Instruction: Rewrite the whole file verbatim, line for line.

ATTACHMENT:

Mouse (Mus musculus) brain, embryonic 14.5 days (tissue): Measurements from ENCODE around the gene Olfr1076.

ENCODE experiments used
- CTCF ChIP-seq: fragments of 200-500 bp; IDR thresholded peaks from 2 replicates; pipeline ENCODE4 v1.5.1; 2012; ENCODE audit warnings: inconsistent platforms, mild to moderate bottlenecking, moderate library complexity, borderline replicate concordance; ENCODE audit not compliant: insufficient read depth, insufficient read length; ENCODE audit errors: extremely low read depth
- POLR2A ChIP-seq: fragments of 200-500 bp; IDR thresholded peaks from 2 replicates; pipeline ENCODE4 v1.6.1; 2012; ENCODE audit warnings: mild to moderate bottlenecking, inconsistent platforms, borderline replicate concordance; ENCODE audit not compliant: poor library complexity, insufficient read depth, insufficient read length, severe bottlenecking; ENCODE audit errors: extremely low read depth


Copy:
Mouse (Mus musculus) brain, embryonic 14.5 days (tissue): Measurements from ENCODE around the gene Olfr1076.

ENCODE experiments used
- CTCF ChIP-seq: fragments of 200-500 bp; IDR thresholded peaks from 2 replicates; pipeline ENCODE4 v1.5.1; 2012; ENCODE audit warnings: inconsistent platforms, mild to moderate bottlenecking, moderate library complexity, borderline replicate concordance; ENCODE audit not compliant: insufficient read depth, insufficient read length; ENCODE audit errors: extremely low read depth
- POLR2A ChIP-seq: fragments of 200-500 bp; IDR thresholded peaks from 2 replicates; pipeline ENCODE4 v1.6.1; 2012; ENCODE audit warnings: mild to moderate bottlenecking, inconsistent platforms, borderline replicate concordance; ENCODE audit not compliant: poor library complexity, insufficient read depth, insufficient read length, severe bottlenecking; ENCODE audit errors: extremely low read depth